“This is the future of music” proclaimed Professor Sheldon Mirowitz, who heads the film scoring program at the Berklee School of Music. He was standing amid a dozen musicians, addressing the large audience at Beverly’s historic Cabot Cinema there to see the 90-year old silent masterpiece The Passion of Joan of Arc and hear the young musicians play the score newly created by composers in the program. Seven composers each scored a “reel” of Joan, and then conducted their sections with the orchestra, passing the baton relay-style while the film screened uninterrupted.
Carl Theodor Dreyer’s 1928 film is a landmark creation in the history of cinema; it authentically recreates the 1431 trial and execution of the Maid of Orléans using historical documents and records. Its power comes from Reneé Falconetti’s iconic portrayal of the martyr—unparalleled in its psychological and emotional depth. Dreyer did not limit extreme closeups to his title character, though, and most of the film, except a wrenching 10-minute climax of chaos which rivals Eisenstein in its editing and montage, is silent dialogue and psychodrama. It was intriguing indeed to see how these young composers would relate to and seek to amplify this starkness.
The most fascinating and effective element to this score was the idea to employ singers as well as instruments and have the formerly silent moving lips singing live, creating a cinematic opera of sorts. When the sung dialogue (in English, French, and Latin) fit the actor’s lips exactly, magical moments ensued wherein the silent drama and these long-gone actors literally came to life. Kudos for that! It was a shame that, overall, the orchestra was amplified too loudly over the singers, which made their contributions difficult to follow at times.
Mirowitz started the compositional process by providing seven students (chosen from 300 in Berklee’s film scoring department) small thematic elements, which seemed a necessary step to ensure some logical unity. He encouraged them to interweave and develop this material in their own ways though, and this led to an engaging score, some exemplary moments, and (very few) missteps. At the start, it was uncertain (and unimportant) what musical material was provided to the composers to work with, although over the course of the film it became more evident. There were, somewhat lamentably, lots of open fifths throughout, which might be assumed as a go-to effect in a stark and religious-themed film, but occasionally became a bit tiresome, as if Hans-Peter Zimmer snuck into the choir loft and tinkered with the organ. However the inclusion of live percussion and two synthesizers allowed the composers a vast range of sounds which they all used to great effect, from pipe organs and harps to abstract electronic sounds and otherworldly echo effects on the vocals.
The composers, in order, were Shaun Chen, Richard Chen, Luis Zanforlin, Pedro Osuna, Eri Chichibu, Ehood Gershuni, and Eunike Tanzil. Chen took the helm at the start through the initial trial scene and used a good sense of timing to lead the audience through what could have been a tedious section of dialogue. He musically fleshed out the characters (including the amusing choice to score one of the largest and most intimidating men as an alto) and he set the action in motion largely through psychological asides punctuating a brooding underscore. One faux pas was the incorrect text setting of the Latin, although Chen could have been channeling the Poulenc Gloria. The second Chen’s score to Joan’s interrogation in her cell sounded less dynamic, but this could have been to bring us into the enclosed space from the courtyard of the first scene. Chen did capitalize on a turning point in the questioning, when Joan is tricked into giving testimony which would act against her, but he also missed underlining a moment just prior when she describes her victory. Zanforlin’s score covered the torture-room scene, providing one of the distinctly comedic effects of a lazy English horn coupled with a xylophone, depicting two “dweedle-dum-esque” men mocking their prisoner. He also included a very effective impromptu chorus, as all the tribunal try to coerce Joan to sign a false confession. The multiple voices echoed the many characters, and the scoring made economical use of the fact that only 3 males sat in the orchestra.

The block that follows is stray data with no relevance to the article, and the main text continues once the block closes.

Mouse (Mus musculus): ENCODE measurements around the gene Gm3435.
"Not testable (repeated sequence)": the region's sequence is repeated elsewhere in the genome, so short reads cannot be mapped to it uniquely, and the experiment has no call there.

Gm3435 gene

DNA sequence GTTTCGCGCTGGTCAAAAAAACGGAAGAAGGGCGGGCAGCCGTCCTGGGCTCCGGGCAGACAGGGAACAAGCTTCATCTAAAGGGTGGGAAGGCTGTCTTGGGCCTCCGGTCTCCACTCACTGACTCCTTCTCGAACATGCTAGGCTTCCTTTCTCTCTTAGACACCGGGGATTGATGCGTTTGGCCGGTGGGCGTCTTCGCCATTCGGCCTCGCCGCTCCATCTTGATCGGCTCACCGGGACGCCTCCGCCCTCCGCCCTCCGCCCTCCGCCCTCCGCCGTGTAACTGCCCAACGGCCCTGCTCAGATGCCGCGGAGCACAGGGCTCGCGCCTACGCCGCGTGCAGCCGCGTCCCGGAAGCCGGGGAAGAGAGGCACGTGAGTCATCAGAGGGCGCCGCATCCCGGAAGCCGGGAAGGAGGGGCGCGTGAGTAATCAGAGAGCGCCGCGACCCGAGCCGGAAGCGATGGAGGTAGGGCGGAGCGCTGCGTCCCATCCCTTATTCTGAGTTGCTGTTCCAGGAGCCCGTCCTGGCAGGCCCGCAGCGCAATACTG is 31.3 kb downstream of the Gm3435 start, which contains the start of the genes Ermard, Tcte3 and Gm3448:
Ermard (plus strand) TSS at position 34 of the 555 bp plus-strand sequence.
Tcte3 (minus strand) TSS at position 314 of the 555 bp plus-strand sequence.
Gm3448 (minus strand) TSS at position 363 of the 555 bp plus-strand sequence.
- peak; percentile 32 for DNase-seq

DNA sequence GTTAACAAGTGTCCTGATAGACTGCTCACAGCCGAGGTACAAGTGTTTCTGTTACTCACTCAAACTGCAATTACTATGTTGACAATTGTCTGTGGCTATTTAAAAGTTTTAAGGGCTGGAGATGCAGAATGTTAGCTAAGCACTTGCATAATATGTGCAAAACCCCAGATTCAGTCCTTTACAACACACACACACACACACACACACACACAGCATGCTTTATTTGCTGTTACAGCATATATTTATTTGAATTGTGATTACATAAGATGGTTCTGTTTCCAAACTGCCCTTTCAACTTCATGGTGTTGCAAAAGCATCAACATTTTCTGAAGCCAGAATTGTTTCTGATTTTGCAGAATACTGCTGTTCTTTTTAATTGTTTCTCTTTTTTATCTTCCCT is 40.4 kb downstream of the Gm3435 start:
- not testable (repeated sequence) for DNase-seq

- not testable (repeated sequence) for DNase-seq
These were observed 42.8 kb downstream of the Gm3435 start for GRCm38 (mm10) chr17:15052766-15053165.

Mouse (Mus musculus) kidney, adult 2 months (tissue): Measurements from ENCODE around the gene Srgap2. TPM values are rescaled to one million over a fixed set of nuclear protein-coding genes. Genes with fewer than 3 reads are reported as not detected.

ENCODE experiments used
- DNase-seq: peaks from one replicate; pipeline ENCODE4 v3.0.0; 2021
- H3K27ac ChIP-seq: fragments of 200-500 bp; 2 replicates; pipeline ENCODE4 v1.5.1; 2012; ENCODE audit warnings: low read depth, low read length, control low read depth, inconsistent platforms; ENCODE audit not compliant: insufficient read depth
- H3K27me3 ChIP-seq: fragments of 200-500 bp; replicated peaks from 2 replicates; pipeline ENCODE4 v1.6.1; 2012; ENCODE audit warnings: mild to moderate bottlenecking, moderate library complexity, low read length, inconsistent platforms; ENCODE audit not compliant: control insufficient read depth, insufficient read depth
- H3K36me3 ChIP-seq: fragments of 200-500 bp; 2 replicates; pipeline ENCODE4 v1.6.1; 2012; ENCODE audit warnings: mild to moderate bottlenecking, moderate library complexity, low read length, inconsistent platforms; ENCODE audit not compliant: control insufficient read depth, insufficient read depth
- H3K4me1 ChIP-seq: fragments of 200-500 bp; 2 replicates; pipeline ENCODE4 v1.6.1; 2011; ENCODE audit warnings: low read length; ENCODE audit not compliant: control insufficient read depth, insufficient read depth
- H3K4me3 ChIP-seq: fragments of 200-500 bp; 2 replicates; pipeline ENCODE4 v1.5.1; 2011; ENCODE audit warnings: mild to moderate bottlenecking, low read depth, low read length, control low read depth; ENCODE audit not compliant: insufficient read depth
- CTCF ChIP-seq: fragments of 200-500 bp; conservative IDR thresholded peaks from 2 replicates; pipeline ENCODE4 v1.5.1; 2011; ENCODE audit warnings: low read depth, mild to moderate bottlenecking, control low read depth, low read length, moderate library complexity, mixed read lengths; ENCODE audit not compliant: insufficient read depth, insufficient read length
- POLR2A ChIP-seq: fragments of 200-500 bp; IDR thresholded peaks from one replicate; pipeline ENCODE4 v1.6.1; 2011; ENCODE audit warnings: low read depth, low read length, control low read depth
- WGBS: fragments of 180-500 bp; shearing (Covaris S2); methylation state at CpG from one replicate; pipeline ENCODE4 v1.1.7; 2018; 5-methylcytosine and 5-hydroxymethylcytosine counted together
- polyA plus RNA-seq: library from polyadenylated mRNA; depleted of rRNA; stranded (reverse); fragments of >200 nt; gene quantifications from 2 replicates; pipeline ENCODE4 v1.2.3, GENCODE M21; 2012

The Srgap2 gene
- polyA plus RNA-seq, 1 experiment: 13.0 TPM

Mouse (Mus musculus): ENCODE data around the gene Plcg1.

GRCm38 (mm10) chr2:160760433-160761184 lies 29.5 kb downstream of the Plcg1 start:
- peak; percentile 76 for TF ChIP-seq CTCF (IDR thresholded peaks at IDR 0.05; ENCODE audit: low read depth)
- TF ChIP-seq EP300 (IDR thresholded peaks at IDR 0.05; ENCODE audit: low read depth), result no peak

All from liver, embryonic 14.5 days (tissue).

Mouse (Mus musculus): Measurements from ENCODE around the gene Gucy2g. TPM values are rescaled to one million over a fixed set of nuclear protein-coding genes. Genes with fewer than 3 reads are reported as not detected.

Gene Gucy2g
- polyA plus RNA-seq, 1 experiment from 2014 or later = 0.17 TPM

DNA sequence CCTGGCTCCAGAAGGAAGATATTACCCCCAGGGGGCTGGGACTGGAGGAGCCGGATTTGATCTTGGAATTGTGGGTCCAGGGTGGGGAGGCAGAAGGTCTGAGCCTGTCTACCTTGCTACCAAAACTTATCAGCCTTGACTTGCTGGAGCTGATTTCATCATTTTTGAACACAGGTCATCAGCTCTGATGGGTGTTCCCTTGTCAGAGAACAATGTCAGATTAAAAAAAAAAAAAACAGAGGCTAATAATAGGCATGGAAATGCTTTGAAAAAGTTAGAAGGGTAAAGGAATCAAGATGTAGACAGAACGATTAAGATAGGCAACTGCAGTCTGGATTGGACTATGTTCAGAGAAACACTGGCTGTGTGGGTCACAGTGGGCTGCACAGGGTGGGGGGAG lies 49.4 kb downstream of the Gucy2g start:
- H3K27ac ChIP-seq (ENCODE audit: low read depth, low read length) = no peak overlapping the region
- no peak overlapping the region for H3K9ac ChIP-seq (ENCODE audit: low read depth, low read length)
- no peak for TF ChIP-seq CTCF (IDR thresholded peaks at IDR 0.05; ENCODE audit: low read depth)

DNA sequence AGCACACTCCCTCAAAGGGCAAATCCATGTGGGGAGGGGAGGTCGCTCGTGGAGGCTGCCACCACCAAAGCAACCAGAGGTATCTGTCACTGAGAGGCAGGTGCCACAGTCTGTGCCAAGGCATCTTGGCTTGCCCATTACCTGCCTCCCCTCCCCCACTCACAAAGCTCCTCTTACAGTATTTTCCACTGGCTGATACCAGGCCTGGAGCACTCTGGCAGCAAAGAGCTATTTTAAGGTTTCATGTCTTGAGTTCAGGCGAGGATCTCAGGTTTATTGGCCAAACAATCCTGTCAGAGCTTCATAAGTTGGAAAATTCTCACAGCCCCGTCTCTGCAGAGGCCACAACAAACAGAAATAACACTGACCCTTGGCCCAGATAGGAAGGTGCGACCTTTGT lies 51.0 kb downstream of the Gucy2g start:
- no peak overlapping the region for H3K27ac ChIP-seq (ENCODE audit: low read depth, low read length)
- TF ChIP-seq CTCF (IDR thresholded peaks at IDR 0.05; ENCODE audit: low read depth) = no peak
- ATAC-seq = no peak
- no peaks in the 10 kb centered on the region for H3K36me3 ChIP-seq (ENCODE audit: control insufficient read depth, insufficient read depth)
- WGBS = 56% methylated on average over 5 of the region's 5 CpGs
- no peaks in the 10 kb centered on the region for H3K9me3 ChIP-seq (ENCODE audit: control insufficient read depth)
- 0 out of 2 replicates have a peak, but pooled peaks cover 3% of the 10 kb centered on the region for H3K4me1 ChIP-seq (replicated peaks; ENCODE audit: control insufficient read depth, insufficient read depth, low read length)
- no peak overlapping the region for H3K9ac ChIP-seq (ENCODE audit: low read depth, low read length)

Osuna took the assignment of the rising action, where the tribunal tempts Joan with the Eucharist if she would sign the confession. When the Blessed Sacrament is brought in, a pure little organ solo is played; it returns in a grotesque form when the priest is ordered to leave, the moment it becomes evident the tribunal was merely using Joan’s faith as a tool for their own ends. After this, she is sentenced to death, and Chichibu’s reel begins. Her work effectively supported the action, now outside and with a growing crowd of onlookers, although no single moment stood out, as Joan signs, but then recants. Gershuni interpreted her retraction and the leadup to her now-inevitable execution. Effective use of silence and the chorus during her (religious) confession and reception of Communion evinced the best connection to the action and the pathos. Tanzil scored the film’s ending, including the execution scene and ensuing riot, with a ten-plus-minute climax of masterful craft and pacing, à-la-Prokofiev’s 2nd Symphony. As evidenced by the emotionally rapt audience’s ovation at its close, the music was inventive and respectful of the film.
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additional show June 20th at the Martha’s Vineyard Film Center,
Patrick Valentino, a graduate of New England Conservatory, is a Boston based conductor, composer, performer and author. More information can be found at his website.